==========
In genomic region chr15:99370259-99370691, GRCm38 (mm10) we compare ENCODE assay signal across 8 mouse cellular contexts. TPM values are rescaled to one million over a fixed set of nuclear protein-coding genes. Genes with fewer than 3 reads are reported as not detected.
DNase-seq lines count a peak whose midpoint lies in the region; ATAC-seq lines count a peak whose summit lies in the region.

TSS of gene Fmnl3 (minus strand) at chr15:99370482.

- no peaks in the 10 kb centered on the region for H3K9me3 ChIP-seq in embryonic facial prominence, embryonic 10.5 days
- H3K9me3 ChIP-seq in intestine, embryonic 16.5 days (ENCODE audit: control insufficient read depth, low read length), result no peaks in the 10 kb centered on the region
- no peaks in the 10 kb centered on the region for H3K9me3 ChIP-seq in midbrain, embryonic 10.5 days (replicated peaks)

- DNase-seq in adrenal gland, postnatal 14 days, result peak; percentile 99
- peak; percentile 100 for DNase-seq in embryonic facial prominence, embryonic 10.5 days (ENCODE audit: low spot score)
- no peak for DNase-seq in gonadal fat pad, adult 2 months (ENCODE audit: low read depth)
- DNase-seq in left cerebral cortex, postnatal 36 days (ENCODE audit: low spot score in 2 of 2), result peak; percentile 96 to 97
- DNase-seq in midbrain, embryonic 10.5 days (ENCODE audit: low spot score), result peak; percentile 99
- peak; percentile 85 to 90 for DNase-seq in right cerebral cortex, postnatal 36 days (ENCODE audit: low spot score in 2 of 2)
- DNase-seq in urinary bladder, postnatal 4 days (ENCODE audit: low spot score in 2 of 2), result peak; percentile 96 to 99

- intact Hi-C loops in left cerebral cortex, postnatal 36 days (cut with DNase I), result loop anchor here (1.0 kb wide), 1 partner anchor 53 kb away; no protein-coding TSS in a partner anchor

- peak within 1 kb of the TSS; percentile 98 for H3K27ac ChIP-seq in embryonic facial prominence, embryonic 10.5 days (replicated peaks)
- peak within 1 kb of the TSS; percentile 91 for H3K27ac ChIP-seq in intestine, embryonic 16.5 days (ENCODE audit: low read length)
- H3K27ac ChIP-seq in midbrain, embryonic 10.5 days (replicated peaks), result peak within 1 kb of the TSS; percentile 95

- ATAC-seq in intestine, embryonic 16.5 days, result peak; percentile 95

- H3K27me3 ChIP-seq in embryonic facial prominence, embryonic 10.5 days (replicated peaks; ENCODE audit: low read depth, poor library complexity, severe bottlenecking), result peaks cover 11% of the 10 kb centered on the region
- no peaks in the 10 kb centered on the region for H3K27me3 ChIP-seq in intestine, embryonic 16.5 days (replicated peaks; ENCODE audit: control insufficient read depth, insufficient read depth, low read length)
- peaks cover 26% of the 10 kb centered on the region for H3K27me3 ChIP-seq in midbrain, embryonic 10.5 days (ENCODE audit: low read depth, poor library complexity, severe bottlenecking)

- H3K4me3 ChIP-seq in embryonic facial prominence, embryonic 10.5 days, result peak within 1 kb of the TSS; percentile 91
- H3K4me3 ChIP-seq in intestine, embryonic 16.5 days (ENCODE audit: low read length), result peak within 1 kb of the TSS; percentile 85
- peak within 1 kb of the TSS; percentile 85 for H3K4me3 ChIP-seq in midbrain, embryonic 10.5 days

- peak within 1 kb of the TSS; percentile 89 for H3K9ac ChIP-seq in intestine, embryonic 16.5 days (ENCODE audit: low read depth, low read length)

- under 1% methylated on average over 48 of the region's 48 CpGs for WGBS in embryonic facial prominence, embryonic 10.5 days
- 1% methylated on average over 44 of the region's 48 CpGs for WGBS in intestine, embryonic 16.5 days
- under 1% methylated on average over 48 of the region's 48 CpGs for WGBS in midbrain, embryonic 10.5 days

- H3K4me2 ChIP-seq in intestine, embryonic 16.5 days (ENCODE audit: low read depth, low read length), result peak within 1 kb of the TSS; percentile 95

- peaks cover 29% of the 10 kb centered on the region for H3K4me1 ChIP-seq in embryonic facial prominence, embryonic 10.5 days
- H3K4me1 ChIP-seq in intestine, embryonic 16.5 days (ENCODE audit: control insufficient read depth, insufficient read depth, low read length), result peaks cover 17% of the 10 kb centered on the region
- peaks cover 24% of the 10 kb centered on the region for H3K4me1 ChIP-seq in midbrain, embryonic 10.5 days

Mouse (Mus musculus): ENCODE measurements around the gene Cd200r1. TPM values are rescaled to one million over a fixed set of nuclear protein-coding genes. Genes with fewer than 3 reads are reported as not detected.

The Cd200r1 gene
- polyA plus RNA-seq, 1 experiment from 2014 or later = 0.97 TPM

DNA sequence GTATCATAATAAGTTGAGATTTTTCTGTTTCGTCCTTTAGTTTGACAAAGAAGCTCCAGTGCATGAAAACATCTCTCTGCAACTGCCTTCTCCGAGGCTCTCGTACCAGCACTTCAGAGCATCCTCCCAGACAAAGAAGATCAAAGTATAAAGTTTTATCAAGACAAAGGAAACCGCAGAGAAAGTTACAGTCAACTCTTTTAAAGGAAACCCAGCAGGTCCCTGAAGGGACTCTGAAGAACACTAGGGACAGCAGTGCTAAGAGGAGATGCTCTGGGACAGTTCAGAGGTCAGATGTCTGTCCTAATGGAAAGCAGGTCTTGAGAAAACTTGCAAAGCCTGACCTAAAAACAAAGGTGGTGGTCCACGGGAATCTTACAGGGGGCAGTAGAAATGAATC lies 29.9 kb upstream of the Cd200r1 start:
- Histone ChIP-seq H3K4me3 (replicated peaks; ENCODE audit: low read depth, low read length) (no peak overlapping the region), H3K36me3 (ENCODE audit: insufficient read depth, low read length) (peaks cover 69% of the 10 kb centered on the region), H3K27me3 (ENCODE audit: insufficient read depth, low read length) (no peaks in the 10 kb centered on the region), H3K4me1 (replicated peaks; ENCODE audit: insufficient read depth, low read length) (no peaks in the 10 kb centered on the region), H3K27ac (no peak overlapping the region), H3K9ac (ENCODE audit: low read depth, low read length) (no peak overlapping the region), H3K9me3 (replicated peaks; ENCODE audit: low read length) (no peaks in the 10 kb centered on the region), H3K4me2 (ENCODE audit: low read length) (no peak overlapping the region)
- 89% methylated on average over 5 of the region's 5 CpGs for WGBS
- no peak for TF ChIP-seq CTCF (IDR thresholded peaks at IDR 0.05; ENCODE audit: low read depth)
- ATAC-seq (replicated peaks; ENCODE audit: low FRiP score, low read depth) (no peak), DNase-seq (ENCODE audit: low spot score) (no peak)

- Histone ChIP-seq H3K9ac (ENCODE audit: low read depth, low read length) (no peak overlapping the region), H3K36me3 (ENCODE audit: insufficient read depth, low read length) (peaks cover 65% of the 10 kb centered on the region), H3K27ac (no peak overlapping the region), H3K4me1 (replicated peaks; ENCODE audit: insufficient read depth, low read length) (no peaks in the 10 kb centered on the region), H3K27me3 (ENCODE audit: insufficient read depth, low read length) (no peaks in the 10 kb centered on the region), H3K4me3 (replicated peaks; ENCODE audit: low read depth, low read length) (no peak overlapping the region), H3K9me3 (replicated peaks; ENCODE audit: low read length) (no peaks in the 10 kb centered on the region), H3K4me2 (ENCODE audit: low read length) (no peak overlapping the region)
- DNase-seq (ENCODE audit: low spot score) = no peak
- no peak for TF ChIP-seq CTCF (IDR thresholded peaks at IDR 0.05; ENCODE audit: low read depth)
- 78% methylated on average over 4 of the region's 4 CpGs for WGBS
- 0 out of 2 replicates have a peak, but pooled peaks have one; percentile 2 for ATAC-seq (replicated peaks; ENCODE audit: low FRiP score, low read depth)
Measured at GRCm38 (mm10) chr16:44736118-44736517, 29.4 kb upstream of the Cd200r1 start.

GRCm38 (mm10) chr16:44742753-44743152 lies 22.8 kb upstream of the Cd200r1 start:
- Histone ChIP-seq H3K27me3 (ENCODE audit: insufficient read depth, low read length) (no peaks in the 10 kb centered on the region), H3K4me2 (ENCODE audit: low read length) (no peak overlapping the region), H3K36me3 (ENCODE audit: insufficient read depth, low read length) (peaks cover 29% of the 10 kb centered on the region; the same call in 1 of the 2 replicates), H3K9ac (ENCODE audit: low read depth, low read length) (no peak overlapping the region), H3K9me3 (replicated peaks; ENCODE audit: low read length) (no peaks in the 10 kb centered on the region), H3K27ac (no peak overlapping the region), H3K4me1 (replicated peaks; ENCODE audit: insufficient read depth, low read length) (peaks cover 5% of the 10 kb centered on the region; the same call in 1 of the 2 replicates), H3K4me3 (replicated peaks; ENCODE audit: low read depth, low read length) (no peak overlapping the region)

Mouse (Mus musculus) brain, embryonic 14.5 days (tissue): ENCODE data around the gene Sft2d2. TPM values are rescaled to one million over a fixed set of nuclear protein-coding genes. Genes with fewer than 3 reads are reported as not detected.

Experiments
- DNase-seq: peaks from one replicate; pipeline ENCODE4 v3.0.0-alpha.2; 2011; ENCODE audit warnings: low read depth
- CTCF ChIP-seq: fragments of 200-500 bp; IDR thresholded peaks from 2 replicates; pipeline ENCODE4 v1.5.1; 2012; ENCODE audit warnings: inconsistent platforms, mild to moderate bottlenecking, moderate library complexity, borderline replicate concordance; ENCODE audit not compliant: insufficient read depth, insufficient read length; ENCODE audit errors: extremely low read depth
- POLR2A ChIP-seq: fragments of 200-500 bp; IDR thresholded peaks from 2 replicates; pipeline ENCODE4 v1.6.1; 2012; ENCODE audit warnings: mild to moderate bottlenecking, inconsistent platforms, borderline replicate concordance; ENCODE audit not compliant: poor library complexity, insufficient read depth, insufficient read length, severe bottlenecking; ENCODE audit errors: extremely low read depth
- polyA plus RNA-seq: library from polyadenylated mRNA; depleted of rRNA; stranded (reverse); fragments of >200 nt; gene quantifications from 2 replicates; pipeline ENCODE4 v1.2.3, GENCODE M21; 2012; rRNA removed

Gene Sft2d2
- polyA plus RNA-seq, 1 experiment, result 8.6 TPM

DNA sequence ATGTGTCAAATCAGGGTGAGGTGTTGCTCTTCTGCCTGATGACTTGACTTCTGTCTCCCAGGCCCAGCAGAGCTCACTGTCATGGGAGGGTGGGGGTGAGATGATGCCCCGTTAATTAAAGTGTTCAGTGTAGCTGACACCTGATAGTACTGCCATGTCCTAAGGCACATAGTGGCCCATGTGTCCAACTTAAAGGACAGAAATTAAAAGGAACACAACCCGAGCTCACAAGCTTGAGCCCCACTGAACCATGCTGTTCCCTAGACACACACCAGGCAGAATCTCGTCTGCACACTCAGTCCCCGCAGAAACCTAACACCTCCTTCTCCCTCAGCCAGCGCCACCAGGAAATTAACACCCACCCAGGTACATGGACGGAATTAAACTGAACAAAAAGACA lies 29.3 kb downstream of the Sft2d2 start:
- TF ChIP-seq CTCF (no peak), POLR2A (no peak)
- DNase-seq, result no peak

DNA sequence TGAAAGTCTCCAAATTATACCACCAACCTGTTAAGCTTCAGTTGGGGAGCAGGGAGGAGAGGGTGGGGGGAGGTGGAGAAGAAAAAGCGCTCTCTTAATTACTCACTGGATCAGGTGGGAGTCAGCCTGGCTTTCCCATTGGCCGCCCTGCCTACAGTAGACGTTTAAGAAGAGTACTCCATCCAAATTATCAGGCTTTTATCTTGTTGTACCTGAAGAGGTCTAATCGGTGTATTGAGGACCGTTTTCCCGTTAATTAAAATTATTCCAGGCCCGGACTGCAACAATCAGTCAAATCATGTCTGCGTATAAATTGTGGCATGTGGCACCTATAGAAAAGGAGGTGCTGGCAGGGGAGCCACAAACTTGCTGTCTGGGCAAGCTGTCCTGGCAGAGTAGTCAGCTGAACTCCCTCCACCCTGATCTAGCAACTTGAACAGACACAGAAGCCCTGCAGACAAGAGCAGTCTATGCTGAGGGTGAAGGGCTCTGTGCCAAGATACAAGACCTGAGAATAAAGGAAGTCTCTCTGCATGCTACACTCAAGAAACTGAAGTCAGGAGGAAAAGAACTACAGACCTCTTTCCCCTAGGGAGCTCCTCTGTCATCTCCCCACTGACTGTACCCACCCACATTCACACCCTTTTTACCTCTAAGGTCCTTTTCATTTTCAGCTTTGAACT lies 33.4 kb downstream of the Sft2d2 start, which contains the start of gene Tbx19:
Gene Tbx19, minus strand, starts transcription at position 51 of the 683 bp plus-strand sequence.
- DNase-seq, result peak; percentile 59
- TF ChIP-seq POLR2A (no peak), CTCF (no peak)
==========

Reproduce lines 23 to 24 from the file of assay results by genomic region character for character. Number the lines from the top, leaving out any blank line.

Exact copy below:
- H3K4me3 ChIP-seq in intestine, embryonic 16.5 days (ENCODE audit: low read length), result peak within 1 kb of the TSS; percentile 85
- peak within 1 kb of the TSS; percentile 85 for H3K4me3 ChIP-seq in midbrain, embryonic 10.5 days